How do you create videos to uphold your brand in YouTube search and acquire real business leads?
-YouTube is a Search Engine.
-Optimize the Key Elements of a Video for Findability
-Measure Key Indicators of Success in YouTube
YouTube is a Search Engine: YouTube gets more searches than Yahoo! and Bing. Youtube is not just a video sharing site and start treating it as a major search engine in your internet marketing strategy.
Think of every video you create as you would a page on your website — each one will rank and can be found by millions
of YouTube searchers. Every single video you produce and upload to your YouTube channel should be titled with valuable and highly searched keyword phrases. YouTube content just like any other content — just create great content that your target audience will find interesting, optimize it with keywords for which your target audience is searching and you have the ability to uphold your brand and gain business from YouTube.
Optimize the Key Element of Every Video for Findability:
-Use a Keyword in the Title: Research your keywords. Use a keyword that is highly searched as part of your naming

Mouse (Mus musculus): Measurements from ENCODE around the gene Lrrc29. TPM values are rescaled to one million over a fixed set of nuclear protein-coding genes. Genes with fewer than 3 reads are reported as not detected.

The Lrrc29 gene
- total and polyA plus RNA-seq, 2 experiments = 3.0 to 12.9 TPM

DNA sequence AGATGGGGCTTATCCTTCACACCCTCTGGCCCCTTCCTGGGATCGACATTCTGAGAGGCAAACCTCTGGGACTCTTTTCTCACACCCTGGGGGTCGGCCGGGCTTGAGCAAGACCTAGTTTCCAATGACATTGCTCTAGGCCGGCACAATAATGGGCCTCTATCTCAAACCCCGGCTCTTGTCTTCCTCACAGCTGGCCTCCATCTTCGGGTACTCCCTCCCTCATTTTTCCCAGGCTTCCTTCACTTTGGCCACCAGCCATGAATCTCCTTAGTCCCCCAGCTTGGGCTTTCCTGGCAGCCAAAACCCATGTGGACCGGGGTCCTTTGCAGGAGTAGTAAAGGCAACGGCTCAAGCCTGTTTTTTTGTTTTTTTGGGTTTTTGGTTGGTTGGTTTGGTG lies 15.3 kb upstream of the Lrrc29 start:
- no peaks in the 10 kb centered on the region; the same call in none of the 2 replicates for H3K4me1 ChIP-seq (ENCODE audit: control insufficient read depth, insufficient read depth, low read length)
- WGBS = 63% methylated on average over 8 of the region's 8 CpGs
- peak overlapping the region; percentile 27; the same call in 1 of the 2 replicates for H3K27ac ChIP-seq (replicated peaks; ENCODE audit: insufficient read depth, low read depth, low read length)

convention of the video title. The Google Keyword Tool is free and an excellent option for researching keyword phrase
-Optimize and Create an Effective Description: Make sure your URL, call-to-action or phone number is included in the beginning of the first sentence in your description. Sprinkle keywords throughout your description for better findability with YouTube search.
-Don’t Ignore the Keyword Tags: Go to the search box in YouTube and you will get auto-complete suggested searches based on a particular keyword. Suggestions include the search term and alternatives. These alternatives can be used as tags for your video, as well as for your future video plans and ideas. Even more options are possible with YouTube’s advanced search.
Make use of Annotations: Make sure to use annotations to notify users when a video has a more updated version, to link them to a page on your website or blog, or any other call-to-action important to your business initiatives.
Key Indicators of Success in YouTube: It’s important to be able to identify what keywords and video content is working. Here are a few metrics you can follow in order to measure your YouTube success meaningfully.
-Increase in subscribers to your channel over time.
- Number of total views.
- Presence and positioning of your videos when searching targeted keywords in YouTube search.
- Comments on videos.
- YouTube Insight.
- Track and get detailed information on your videos and viewer behavior.
Your efforts to produce videos must pay off by getting in front of a searching audience that will convert.